Cold chain industry sees 10% annual growth since 2020

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  • The cold chain industry sustained an annual growth of 10% since the Philippine Cold Chain Industry Roadmap was launched in late 2020, according to the Cold Chain Association of the Philippines
  • Industry capacity is at around 600,000 metric tons (MT) from 400,000 MT in 2020
  • The industry’s outlook remains positive
  • Growth opportunities depend largely on economic recovery and agribusiness development strategies of government

The cold chain industry sustained an annual growth rate of 10% since 2020, or when the Philippine Cold Chain Industry Roadmap was launched, statistics from the Cold Chain Association of the Philippines (CCAP) show.

The growth rate is roughly in line with the roadmap target to increase cold storage capacity by 10-15% or 50,000 pallets annually.

RELATED READ: PH cold chain roadmap eyes up to 15% annual capacity growth

CCAP president Anthony Dizon said the growth confirms “the high importance that Filipinos put on food sufficiency despite adverse circumstances.” CCAP is vice chair of the National Cold Chain Committee created under the roadmap.

“This also signals the evolution of consumer preference to e-commerce sourcing methodologies which necessarily use cold chain technology,” he told PortCalls in an email.

Currently, industry capacity is estimated at 600,000 metric tons (MT), with 450,000 MT servicing meat and poultry, 100,000 MT fruits and vegetables (primarily onions and bananas), and 50,000 MT fisheries and other products.

The current capacity is 50% more than the 2020 estimated capacity of 400,000 MT.

The Board of Investments in December 2022 launched the Philippine Cold Chain Industry Roadmap, which aims to provide a stakeholder-driven, inclusive and market-oriented roadmap to guide the industry in the coming years and adapt to the “new normal.”

Dizon said the industry has “benefited greatly from the policies and strategies enunciated in the National Cold Chain Industry Roadmap.”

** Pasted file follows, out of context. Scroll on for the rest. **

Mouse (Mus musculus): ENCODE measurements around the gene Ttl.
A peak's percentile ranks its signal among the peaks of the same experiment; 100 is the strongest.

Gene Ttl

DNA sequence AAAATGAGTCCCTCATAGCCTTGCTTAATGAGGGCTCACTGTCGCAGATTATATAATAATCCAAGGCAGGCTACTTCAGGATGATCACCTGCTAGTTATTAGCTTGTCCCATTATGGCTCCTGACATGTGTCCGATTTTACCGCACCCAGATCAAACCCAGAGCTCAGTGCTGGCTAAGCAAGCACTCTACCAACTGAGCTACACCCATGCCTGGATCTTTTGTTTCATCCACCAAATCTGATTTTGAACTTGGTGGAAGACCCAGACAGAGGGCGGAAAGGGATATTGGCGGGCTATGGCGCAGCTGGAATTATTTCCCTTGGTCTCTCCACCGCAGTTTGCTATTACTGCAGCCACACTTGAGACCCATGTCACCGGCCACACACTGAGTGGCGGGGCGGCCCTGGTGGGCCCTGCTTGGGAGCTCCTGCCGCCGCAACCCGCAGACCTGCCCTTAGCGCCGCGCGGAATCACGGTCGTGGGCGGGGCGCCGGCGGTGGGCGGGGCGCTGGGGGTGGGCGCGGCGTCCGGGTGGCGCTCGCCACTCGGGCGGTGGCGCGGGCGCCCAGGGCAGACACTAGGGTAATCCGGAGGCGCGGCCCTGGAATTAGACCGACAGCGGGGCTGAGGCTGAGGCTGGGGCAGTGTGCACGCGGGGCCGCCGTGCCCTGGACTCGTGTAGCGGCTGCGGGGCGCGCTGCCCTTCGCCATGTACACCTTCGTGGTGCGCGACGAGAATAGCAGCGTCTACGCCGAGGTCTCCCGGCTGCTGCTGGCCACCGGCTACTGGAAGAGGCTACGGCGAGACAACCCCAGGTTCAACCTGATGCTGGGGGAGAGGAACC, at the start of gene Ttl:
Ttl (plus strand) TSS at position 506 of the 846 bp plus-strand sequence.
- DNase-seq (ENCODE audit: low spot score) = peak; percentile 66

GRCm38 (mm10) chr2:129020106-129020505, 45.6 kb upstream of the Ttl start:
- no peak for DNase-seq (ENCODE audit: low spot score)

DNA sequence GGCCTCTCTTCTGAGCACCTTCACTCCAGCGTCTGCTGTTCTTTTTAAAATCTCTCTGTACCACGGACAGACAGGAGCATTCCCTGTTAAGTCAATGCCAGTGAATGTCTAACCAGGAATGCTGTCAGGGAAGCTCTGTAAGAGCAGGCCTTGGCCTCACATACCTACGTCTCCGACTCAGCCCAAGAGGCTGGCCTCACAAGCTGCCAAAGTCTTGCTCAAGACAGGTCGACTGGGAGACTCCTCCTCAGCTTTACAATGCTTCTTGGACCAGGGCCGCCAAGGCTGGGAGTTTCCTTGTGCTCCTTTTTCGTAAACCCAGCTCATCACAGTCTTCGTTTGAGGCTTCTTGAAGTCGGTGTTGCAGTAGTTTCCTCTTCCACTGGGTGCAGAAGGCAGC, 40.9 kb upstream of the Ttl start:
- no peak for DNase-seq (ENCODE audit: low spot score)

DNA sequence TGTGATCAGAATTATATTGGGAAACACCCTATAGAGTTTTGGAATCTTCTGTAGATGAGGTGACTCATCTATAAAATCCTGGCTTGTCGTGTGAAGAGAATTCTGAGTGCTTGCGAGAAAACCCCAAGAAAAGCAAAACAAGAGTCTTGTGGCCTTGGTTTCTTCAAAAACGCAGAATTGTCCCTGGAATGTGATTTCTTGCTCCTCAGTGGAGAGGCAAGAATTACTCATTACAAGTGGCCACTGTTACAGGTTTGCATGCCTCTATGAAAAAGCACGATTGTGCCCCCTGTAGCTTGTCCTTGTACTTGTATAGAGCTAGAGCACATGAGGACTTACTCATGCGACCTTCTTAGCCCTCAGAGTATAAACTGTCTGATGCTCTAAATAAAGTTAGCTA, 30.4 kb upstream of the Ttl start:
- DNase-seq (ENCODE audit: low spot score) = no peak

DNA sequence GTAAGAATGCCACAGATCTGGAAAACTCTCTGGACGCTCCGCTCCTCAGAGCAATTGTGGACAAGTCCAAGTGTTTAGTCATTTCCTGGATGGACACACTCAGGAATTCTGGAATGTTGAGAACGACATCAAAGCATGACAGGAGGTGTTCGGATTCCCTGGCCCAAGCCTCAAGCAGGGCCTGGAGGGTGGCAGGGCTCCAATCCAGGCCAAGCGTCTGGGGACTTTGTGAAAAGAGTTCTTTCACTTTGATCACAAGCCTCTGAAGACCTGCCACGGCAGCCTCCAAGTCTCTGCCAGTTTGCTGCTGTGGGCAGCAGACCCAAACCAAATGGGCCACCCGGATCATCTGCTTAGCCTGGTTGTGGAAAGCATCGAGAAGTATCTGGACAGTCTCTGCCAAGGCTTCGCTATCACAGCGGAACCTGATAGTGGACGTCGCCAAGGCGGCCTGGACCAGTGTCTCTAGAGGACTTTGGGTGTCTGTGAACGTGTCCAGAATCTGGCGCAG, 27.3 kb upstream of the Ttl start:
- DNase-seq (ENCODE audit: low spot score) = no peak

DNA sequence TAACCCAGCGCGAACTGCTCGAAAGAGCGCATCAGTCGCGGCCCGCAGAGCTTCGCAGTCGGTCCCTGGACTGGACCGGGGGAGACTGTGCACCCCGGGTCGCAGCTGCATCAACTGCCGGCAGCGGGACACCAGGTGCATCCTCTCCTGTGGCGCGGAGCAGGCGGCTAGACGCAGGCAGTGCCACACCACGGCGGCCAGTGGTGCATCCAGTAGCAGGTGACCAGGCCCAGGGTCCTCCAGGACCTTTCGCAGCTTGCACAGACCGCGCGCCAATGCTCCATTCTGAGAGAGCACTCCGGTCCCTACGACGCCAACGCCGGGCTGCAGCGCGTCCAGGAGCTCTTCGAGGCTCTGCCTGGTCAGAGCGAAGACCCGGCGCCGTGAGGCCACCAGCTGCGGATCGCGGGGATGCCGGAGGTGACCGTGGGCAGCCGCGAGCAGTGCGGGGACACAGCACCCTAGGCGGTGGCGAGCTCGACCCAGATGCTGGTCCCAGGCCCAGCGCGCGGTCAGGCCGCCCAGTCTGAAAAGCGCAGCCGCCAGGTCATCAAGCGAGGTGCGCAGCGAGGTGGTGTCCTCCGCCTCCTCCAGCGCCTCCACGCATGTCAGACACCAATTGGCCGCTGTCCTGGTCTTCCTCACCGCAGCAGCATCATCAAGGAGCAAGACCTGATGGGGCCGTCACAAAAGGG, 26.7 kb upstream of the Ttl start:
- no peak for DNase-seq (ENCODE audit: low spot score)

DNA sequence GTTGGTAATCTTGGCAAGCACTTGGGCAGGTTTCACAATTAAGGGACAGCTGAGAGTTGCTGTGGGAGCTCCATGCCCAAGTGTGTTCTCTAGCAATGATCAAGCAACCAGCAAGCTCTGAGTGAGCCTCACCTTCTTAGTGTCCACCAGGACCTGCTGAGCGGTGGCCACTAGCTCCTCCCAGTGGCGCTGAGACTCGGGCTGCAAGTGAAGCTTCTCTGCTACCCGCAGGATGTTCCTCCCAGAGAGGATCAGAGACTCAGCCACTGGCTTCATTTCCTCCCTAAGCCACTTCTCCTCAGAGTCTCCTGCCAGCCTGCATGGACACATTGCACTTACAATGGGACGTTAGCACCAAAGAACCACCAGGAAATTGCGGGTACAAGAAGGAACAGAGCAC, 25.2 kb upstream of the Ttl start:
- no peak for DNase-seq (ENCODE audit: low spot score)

In particular, he mentioned provisions of the Corporate Recovery and Tax Incentives for Enterprises Act and the amendments to the Public Service Act, which he said “sparked serious interest among local conglomerates and foreign entities in becoming industry stakeholders.”

Dizon said they hope the supply chain planning parameters that the cold chain industry is subject to “allow us to maintain an average capacity utilization of 80-85% for the year.”

International developments worth watching

He added: “While we recognize there are seasonalities that affect our operations, we are more watchful of the international circumstances that may affect our supply chain and bring back a recurrence of the overflow situation in [the second semester] of 2022.”

Dizon said the meat and poultry “is a bit sensitive at this point essentially because we are still observing the developments with respect to ASF [African swine fever] and AI [aviation influenza].

“If these phenomena persist, our capacity utilization will be determined by the influx of import volumes which are dependent on supply chain circumstances over which we have no control.”

Plus there is the onion shortage, “where it was clearly pointed out that there is insufficient capacity relative to production output at harvest time.”

Dizon said this scenario can only be addressed “via a wholistic government approach rather than the patchwork solutions that are currently being employed.”

He noted: “As we make progress in our advocacy for food safety which is further embellished by existing climatic conditions which obviously works against wet market food distribution practice, we expect that awareness of the benefits of cold chain practice will create natural growth for the industry,” adding this is why the outlook for the industry continues to be positive.

“Further, if the agri development programs of this government take root, and with the support of technology, agricultural productivity should also augur well for industry development.”

Dizon reiterated, however, that opportunities for growth depend largely on economic recovery and agribusiness development strategies of government.

“We are only one of the components of the food supply chain,” he pointed out.

Dizon said the power supply situation and the cost of power will continue to be a major concern for operations this year, adding “We have made the necessary adjustments to avail of renewable power sources but understandably that only addresses a portion of our requirements.”

In the meantime, he said cold storage operators “vigilantly assure” themselves of backup power with the availability of our generator sets in case of emergencies. – Roumina Pablo

RELATED READ: PH cold chain database to be launched in 2023